Anyway. Jacket, real cashmere scarves, and a pair of stretchy loose pants that I would later find out were really women’s pants. Thanks Emma. Our last stop of the day was the old city of Kashgar. While much of modern Kashgar has been renovated, this part of the only city was hundreds of years old and had only minimally been reconstructed. To get to it, we had to climb a staircase covered with an overhang because the area was built on a sort of raised platform or hill with steep walls. The narrow roads were paved with old tiles and were oftentimes covered as the buildings on both sides connected overhead. Tudajim explained that since the residents had to give up some of their property to widen the roads, they build upwards, adding another level or building outwards to get more space. As such, the whole city resembled a shadowy labyrinth made of crumbling mud-bricks. Despite being dirty and dilapidated, it had a certain charm; children played in the streets, tight winding roads led up and down the sloping town, and people ran handicraft shops out of their homes. We stopped by a family that made and fired their own glazed pottery. They had an old kiln that they still used and invited us in to examine their handmade wares. Much of old Kashgar, like many Chinese cities, was torn down for renovations or heavily reconstructed at the expense of the traditional architecture. This little dirty pocket of Kashgar, however, was as close to authentic as you’d find, and I enjoyed being able to see it up close.

               The next day began our trip to the desert. To the east of Kashgar lies the Taklimakan desert, a huge desert in southern Xinjiang. We boarded our bus and began the long drive to the wilderness. And there we finally saw the real Chinese security presence in Xinjiang. Every hour or so for our 5 hour drive out east, we would be stopped by one of the many checkpoints. Soldiers would ask our guide why we were in Xinjiang and where we were going, among many other questions, and ask to see our permits and passports. One time, soldiers stopped us and claimed that someone had taken a picture of the checkpoint, and were preparing to confiscate our phones to look through our photos before they were convinced to let us go. There wasn’t a Hongshan park to subtly (well, not particularly subtly) display China’s rule in the province. It was demonstrated through police and soldiers.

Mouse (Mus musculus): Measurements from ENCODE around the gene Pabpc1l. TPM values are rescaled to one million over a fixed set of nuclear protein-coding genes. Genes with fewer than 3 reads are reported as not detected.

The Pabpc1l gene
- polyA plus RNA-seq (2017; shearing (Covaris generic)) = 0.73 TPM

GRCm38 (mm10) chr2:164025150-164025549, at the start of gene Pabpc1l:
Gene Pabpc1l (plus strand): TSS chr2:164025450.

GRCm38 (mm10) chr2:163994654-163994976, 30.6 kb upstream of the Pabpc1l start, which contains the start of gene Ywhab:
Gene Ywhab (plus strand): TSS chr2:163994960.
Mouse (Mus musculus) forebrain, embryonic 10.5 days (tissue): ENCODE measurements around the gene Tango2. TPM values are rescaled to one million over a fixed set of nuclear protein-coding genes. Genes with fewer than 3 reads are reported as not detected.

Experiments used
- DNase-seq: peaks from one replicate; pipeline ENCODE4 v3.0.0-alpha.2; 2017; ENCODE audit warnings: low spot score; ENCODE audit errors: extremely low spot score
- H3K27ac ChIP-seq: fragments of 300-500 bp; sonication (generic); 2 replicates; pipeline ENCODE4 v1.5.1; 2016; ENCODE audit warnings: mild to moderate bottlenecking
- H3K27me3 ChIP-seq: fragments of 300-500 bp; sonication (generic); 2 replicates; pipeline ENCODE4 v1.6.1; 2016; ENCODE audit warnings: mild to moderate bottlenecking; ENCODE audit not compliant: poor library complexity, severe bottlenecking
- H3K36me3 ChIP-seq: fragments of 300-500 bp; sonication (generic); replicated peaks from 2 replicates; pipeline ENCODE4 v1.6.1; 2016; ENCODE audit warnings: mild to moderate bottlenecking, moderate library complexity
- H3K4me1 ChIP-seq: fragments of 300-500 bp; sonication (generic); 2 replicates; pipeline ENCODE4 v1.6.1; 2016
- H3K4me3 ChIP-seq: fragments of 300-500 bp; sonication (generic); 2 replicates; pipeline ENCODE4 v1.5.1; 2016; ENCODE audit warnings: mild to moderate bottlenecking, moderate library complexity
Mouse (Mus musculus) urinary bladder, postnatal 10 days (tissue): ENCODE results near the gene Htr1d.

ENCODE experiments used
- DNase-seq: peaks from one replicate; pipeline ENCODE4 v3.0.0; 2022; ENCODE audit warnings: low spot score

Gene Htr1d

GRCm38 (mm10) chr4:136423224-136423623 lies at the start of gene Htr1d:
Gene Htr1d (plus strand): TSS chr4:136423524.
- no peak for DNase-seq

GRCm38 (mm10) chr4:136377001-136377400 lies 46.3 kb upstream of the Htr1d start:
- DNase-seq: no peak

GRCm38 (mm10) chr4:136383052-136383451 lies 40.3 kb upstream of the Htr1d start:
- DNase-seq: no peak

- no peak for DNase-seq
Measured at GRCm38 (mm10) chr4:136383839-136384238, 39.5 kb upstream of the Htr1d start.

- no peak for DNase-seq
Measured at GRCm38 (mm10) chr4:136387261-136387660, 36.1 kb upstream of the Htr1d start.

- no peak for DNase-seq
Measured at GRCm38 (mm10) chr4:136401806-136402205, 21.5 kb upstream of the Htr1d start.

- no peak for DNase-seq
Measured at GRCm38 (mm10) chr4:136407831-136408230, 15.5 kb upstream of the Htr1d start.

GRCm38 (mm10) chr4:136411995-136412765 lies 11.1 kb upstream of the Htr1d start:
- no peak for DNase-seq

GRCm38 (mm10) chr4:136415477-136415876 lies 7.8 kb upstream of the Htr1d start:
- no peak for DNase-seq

We briefly stopped in the town of Yensingar, which is famous for its knives. Craftsman made knives in front of us as our group clambered to buy some. There were simple knives, comically tiny ones, huge blades (more like swords), beautifully decorated knives of various colors or inlayed with mother-of-pearl, etc. I haggled for a bit and got a few at a reasonable price.

               Past that, there’s really not much out there. It’s mainly scrubland dotted with desert poplars, the only tree that grows here. We passed through the historic town of Yarkand, which had the mausoleum of a historic queen. We walked through the streets to briefly look around, where we were stared at all the way. Westerners don’t come here very often.

               Oh, and by the way, people stared at us all throughout Xinjiang. But it was a little more polite rather than just gaping and pointing. Some people tried to speak a few words of English to use and smiled at us when we waved. In other parts of China, you wouldn’t get that reaction.

               Past Yarkand, though, I really got to understand what exactly nothing was. The yellow scrubland wasn’t nothing. There were a few trees, at least.

               The Taklimakan was nothing. A vast, sandy ocean of nothing.

               It’s not gradual. You kind of just slam into the desert. The ground goes from rocky to dusty to sandy in a space of around 50 feet. We arrived at the last rest stop, a series of small wooden and stone structures on the edge of the desert. There were a herd of camels and their herders standing by the small road on the edge of a little poplar grove. Past that were the dunes.

               Okay. Nothing is an exaggeration. There are dunes. Dune after dune, hill after hill of sand, for literally thousands of miles across Xinjiang. There was a delay with the police that prevented us from heading out, so Emma, Eryn and I hiked up one of the dunes to get a better look. It’s just endless sand, as far as the eye can see. Someone had set up a sort of swing that we played on for a bit, and another dune had a large wooden lookout structure that we could climb. The view from there only enforced the vast emptiness of the desert.

We were supposed to camp out in the desert for the night, but even though we had the correct papers, the local police told us that there were hazardous weather conditions and that we weren’t allowed. We decided not to push the issue. At that point, the plan was to ride out for a few hours on the camels, have a cookout with the Uyghur camel herders, and then find a hostel in Yarkand.


               Let’s talk about camels.

               Camels are large mammals originally native to central Asia. These particular camels were Bactrian camels, meaning that they have two humps. They’re kind of adorable. And they’re horrible monsters. Camels are temperamental, mean, and they like to spit. At people. We kept our distance. I love animals, and I was distressed to see the camel herders yelling at or dragging the camels around, but if I tried to approach the camels I’d get a sort of warning growl, and I kept my distance.